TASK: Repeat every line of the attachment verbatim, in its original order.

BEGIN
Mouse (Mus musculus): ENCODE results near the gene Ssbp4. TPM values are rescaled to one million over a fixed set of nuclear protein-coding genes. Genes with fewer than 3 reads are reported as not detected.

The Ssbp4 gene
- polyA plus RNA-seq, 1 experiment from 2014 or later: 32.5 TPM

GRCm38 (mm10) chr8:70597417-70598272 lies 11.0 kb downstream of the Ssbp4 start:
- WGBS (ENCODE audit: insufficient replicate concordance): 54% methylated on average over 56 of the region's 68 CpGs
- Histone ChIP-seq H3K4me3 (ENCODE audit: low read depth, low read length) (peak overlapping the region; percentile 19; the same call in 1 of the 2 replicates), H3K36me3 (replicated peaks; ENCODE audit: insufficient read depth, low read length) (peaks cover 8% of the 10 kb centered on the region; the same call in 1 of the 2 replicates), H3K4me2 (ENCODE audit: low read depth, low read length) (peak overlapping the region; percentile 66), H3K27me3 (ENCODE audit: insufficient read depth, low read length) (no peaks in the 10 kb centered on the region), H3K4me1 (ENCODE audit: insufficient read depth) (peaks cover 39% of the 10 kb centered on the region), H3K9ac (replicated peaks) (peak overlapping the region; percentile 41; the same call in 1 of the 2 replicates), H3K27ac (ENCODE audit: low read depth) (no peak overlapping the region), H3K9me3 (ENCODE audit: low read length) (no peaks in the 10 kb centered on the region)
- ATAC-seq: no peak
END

Mouse (Mus musculus): ENCODE results near the gene Ssbp4. TPM values are rescaled to one million over a fixed set of nuclear protein-coding genes. Genes with fewer than 3 reads are reported as not detected.

The Ssbp4 gene
- polyA plus RNA-seq, 1 experiment from 2014 or later: 32.5 TPM

GRCm38 (mm10) chr8:70597417-70598272 lies 11.0 kb downstream of the Ssbp4 start:
- WGBS (ENCODE audit: insufficient replicate concordance): 54% methylated on average over 56 of the region's 68 CpGs
- Histone ChIP-seq H3K4me3 (ENCODE audit: low read depth, low read length) (peak overlapping the region; percentile 19; the same call in 1 of the 2 replicates), H3K36me3 (replicated peaks; ENCODE audit: insufficient read depth, low read length) (peaks cover 8% of the 10 kb centered on the region; the same call in 1 of the 2 replicates), H3K4me2 (ENCODE audit: low read depth, low read length) (peak overlapping the region; percentile 66), H3K27me3 (ENCODE audit: insufficient read depth, low read length) (no peaks in the 10 kb centered on the region), H3K4me1 (ENCODE audit: insufficient read depth) (peaks cover 39% of the 10 kb centered on the region), H3K9ac (replicated peaks) (peak overlapping the region; percentile 41; the same call in 1 of the 2 replicates), H3K27ac (ENCODE audit: low read depth) (no peak overlapping the region), H3K9me3 (ENCODE audit: low read length) (no peaks in the 10 kb centered on the region)
- ATAC-seq: no peak